I'm sitting in the living room with my laptop and she wants to know what the weather will be for the next few days, so I google the weather on my laptop and take it over to her to look at. I sit back down and look over....and she is dragging her finger across my screen trying to make it scroll like her IPOD. I don't have a touch screen....she knows this. My niece and nephew are sitting here with us...and now they start watching her as she continues to try and make my screen scroll. We are all trying very hard not to laugh....we are enjoying the moment too much.

Now this may not sound as funny as it was....but it's dark and in the glow from the laptop screen we see her facial expression as she becomes more and more perturbed with the uncooperative screen as she drags her finger over and over it. Finally I can't take it any more and crack up. Through my laughter I try to coherantly tell her it's not her IPOD.

The look on her face was priceless.

Man I needed a good laugh and I appreciate Becky letting me have one at her expense. Although she threatened me with my life if I blogged about it......

Thursday, December 17, 2009

Vampires at the Blood Bank

So I'm at the blood bank, hooked up with a line in my arm and watching the DVD they have playing for donors to watch which happens to be "Twilight". The irony of watching of a vampire moving while giving blood makes me smile. I love irony. I loved the following conversation even more:

Male attendant:
So what's the big deal with Edward, nobody thought he was hot when he was in Harry Potter!

Female attendant:
I don't know, he's just mysterious and stuff.

Male attendant:
So a dead guy that sucks your blood is girls are crazy and man I just don't understand what you all want. You say you want a good guy...but every girl I know is going crazy over this bloodsucker...whatever....(exasperated - throwing hands up).

Female attendant:
No! Dude it's the mystery! It's the power! Not that he's dead....geez! He's like all in love with her and wants to protect her and he's really powerful and willing to risk anything for her! He loves her unconditionally!! That's really hot!

Male attendant: we mortal men can compete against that.

Female attendant:
See you just don't get it, it's not his looks so much, even though he is's the way he treats her, he's respectful, he's protective, he's kind and sweet.....

Male attendant:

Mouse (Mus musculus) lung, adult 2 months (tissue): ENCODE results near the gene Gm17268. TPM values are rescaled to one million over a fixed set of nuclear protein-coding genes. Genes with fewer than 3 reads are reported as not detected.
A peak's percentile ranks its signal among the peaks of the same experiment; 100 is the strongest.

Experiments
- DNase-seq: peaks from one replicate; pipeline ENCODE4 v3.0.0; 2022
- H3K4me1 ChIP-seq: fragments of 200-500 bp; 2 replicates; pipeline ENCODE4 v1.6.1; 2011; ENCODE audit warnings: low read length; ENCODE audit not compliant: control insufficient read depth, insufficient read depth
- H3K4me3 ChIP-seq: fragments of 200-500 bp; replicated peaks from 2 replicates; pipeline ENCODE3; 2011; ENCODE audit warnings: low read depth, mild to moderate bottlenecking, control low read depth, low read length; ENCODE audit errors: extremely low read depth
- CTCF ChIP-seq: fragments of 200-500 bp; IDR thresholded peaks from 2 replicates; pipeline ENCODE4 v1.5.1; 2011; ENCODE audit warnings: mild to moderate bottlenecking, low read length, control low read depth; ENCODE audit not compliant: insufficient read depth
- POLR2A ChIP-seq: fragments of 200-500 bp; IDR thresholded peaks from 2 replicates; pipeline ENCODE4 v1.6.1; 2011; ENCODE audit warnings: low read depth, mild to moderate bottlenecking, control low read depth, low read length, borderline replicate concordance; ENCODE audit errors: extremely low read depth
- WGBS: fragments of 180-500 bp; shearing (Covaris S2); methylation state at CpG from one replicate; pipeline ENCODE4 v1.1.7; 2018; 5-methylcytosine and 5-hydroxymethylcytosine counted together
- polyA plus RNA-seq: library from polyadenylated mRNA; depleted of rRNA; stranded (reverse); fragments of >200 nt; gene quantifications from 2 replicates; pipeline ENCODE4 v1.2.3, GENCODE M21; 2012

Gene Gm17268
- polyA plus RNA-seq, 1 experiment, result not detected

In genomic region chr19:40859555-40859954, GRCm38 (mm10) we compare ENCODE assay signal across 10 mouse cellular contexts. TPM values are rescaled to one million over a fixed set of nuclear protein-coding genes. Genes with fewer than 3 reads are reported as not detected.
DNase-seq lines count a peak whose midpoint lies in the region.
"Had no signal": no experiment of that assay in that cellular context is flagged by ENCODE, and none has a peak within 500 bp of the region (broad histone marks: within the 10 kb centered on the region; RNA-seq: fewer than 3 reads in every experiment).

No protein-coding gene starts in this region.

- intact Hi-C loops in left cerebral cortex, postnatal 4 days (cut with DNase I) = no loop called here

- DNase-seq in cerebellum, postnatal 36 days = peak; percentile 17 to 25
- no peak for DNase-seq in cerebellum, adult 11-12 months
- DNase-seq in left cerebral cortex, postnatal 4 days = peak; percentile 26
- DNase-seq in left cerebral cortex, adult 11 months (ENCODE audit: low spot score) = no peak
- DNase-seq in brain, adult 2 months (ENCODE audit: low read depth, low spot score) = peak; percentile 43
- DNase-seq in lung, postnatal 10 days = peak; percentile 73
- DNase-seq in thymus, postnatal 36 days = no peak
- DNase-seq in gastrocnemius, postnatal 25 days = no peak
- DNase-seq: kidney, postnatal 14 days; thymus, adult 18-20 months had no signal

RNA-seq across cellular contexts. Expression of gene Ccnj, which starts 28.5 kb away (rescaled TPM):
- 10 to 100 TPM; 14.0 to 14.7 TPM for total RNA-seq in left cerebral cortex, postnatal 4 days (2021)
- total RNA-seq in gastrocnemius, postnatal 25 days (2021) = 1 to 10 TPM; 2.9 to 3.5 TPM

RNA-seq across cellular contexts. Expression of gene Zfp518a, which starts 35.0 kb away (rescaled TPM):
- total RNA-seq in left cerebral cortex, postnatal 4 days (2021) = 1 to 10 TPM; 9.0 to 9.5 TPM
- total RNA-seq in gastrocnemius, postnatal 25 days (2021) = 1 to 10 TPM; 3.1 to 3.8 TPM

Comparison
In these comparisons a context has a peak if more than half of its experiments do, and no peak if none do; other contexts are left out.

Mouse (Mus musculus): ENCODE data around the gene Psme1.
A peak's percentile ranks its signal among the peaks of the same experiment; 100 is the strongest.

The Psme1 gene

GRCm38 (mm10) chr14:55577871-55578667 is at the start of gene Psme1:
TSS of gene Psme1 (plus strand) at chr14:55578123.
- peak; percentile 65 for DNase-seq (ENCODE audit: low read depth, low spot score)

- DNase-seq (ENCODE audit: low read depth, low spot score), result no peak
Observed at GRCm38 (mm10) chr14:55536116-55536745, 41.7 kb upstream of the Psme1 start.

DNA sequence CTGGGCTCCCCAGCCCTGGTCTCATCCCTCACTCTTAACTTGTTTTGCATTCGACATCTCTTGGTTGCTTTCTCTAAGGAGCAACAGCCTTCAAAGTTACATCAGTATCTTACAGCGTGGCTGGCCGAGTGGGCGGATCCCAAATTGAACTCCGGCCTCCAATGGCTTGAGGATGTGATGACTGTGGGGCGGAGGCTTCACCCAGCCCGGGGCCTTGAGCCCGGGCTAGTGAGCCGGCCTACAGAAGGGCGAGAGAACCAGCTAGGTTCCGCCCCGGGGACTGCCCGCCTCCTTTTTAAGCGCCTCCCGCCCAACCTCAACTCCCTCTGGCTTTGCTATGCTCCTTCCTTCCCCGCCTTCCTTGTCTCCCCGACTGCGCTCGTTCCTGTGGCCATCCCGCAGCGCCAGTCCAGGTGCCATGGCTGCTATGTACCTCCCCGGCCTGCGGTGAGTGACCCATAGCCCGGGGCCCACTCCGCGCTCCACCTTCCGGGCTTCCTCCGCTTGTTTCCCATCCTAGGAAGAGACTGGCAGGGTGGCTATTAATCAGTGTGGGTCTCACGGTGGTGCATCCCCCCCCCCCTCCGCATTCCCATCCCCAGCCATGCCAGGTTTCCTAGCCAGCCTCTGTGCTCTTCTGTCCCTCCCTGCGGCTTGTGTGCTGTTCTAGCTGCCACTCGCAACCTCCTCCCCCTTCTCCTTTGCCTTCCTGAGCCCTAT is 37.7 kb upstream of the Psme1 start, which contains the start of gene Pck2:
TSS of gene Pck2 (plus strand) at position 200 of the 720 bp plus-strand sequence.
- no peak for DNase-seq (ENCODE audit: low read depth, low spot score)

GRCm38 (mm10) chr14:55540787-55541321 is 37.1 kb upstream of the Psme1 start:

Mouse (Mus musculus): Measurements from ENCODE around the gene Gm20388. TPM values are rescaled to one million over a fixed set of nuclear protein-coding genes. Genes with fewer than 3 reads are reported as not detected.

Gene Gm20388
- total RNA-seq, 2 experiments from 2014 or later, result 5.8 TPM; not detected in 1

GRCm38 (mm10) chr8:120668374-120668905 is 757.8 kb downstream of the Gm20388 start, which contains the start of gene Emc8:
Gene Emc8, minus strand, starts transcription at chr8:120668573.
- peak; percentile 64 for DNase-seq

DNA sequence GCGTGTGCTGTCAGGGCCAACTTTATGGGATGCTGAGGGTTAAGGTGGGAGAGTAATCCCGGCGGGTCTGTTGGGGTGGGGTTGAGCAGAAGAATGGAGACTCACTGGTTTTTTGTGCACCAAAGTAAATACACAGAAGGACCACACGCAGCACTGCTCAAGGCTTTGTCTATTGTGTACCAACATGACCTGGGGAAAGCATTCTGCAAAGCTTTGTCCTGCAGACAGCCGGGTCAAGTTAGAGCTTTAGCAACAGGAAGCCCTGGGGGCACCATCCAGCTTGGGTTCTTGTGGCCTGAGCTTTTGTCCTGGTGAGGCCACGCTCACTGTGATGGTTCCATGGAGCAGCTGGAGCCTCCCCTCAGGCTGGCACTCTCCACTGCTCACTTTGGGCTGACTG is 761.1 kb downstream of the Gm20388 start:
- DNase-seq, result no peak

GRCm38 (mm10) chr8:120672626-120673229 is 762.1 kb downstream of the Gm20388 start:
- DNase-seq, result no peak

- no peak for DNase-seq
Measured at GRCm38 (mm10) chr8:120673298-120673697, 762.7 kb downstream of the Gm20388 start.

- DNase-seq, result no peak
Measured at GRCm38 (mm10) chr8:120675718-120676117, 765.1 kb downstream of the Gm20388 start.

Ummm.....and he kills people!!!

Female attendant:! Edward doesn't! Gawd! (she stomps off)

Male attendant:
(Turns to me) What do women want?

I just smiled.
He wasn't listening very well. Typical man.

Yes, I love irony.

Monday, November 9, 2009

Carpe Diem!

“Learn from the past, set vivid, detailed goals for the future, and live in the only moment of time over which you have any control: NOW.” – Denis Waitley

There are two days in every week about which we should not worry, two days which should be kept free from fear and apprehension. One of these days is Yesterday, with its mistakes and cares, its faults and blunders, its aches and pains. Yesterday has passed forever beyond our control. All the money in the world cannot bring back Yesterday. We cannot undo a single act we performed; we cannot erase a single word we said. Yesterday is gone.

The other day we should not worry about is Tomorrow, with its possible adversities, its burdens, its large promise, and poor performance. Tomorrow is also beyond our immediate control. Tomorrow’s sun will rise, either in splendor or behind a mask of clouds; but it will rise. Until it does, we have no stake in tomorrow, for it is as yet unborn.

This leaves only one day: Today. Anyone can fight the battles of just one day. It is only when you and I add the burdens of those two awful eternities – Yesterday and Tomorrow – that we break down. It is not the experience of Today that drives us mad, it is remorse and bitterness for something which happened Yesterday and the dread of what Tomorrow may bring. Let us, therefore, live this one full Today.

Monday, July 27, 2009


I was recently asked by someone very close to me to give an example of how a desire of mine came to fruition when initially I could not see any way my desire could be manifested.